Disclaimer: I am a huge Jennifer Niven fan. I loved Velva Jean Learns to Drive, Velva Jean Learns to Fly, and Becoming Clementine. In them, I saw Velva Jean grow from a young girl in Sleepy Gap, North Carolina, to a woman who teaches herself to drive, write songs, and fly planes, and even become a spy for the French Resistance in World War II while searching for her missing-in-action brother, Johnny Clay. This latest outing of Velva Jean’s tests my love. Filmed in a newsreel returning to the States with Johnny Clay, she catches the eye of MGM and is offered a movie contract. Although the studio claims to love everything about her, they set about changing everything about her, from her hair color (making her an “American blonde”) to her name, renaming her Kit Rogers, to her singing style, putting her through the MGM factory. An old friend of hers from her flying days, having made her leap to stardom earlier, is on hand to show her the ropes, but when she dies at a house party and the studio moves into cover-up mode, Velva Jean (it’s impossible to think of her as Kit) must investigate.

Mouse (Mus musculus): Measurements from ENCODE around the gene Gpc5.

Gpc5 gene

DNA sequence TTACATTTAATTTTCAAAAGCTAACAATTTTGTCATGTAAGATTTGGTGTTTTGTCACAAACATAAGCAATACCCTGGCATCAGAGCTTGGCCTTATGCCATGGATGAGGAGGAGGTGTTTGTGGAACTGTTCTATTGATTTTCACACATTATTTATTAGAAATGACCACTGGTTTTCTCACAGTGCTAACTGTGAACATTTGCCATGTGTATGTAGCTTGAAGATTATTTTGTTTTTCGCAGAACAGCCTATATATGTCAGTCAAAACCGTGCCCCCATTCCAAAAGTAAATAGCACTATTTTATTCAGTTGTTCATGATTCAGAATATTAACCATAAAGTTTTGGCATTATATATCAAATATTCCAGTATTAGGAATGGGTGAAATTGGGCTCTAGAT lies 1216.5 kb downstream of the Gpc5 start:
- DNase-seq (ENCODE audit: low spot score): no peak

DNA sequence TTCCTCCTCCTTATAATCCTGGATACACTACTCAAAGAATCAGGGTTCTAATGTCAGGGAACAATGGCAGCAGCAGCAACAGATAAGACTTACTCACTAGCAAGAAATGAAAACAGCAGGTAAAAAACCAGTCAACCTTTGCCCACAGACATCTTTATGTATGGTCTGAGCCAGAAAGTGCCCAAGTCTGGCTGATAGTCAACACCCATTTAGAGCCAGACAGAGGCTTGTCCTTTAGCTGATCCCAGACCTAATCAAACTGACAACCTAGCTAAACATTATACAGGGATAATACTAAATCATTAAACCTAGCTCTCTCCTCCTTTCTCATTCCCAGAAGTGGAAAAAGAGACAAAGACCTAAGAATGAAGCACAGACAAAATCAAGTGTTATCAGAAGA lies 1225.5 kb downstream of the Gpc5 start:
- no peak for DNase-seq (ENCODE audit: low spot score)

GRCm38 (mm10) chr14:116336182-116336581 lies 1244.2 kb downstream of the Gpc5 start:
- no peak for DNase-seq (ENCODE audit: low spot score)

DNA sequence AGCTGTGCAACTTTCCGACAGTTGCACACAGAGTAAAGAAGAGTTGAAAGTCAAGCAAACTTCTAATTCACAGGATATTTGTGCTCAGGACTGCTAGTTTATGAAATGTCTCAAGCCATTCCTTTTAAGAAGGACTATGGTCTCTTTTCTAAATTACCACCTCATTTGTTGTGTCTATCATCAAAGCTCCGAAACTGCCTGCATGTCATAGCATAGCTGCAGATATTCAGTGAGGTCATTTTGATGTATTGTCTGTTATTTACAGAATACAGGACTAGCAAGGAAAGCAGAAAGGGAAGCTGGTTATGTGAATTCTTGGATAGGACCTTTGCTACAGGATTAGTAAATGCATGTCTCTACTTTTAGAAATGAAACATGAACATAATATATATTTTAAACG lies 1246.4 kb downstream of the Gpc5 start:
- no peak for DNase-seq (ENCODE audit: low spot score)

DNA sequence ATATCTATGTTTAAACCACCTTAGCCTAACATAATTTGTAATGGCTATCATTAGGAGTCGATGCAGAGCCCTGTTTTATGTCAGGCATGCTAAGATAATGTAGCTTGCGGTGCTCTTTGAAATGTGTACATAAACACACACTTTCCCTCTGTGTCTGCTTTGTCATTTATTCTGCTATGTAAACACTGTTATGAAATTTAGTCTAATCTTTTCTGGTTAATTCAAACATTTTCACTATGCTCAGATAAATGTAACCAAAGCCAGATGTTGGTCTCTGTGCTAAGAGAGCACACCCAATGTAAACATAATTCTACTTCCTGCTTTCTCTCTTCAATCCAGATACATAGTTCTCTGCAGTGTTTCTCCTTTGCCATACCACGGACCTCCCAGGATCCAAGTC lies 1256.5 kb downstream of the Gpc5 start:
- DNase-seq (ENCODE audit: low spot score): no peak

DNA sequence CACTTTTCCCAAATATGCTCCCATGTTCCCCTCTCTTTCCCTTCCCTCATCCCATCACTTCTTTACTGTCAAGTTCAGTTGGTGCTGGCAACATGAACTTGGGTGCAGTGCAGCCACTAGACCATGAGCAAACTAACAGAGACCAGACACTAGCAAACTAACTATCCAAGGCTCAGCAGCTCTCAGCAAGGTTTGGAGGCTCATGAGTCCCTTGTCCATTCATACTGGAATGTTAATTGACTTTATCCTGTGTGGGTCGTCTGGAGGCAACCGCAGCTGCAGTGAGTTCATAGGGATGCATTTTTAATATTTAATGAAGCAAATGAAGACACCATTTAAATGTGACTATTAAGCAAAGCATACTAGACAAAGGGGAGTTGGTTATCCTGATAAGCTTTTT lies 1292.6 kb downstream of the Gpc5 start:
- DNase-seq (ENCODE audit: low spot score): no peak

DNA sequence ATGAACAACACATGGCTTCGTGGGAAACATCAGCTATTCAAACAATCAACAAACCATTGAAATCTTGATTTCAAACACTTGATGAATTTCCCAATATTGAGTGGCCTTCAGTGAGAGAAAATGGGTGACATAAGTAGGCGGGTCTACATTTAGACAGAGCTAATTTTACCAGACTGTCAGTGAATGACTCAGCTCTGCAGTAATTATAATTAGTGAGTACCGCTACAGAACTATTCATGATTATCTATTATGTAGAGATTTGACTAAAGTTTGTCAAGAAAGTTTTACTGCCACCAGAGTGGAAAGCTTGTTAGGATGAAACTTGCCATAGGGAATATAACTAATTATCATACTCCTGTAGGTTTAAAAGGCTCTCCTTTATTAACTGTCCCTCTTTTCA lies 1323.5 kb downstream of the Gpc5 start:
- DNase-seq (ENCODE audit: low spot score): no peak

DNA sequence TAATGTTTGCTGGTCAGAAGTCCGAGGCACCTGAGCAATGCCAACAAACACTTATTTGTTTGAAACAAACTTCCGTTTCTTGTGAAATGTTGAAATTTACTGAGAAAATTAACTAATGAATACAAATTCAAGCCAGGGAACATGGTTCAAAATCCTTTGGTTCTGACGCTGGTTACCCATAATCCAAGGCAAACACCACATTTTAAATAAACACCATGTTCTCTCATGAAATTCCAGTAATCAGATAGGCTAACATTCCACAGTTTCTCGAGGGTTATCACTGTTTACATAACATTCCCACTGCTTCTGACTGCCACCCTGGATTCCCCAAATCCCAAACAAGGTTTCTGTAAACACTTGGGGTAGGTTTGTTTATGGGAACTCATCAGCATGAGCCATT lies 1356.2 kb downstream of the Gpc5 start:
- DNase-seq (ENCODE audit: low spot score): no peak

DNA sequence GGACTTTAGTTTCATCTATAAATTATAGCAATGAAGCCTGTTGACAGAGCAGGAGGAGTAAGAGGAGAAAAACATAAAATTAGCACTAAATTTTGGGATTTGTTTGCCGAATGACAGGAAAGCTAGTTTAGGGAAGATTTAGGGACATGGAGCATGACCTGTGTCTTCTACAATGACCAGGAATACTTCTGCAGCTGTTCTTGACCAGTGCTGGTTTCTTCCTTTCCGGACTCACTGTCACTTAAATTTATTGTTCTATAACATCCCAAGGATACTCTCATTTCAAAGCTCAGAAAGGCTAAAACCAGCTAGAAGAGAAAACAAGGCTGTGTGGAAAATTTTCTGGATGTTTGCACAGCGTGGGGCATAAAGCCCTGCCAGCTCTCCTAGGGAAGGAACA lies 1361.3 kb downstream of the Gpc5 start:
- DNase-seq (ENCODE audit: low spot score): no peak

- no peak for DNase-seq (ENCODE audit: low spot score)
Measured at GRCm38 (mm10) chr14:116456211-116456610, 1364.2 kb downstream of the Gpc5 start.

While Niven captures perfectly the artificiality of Hollywood and the iron grip of the studio system in the 1940s, the rest of the book feels false. I could more easily see Velva Jean becoming a spy than I could see her submitting to everyone else making decisions for her. And, in any novel about Hollywood, it’s a challenge to mix real characters with fictional ones. Is Nigel Gray supposed to be Laurence Olivier? For Home of the Brave, should we read Gone with the Wind? “Kit Rogers” is put in a series of films about a girl pilot, and it’s hard not to see this book as part of a similar formula.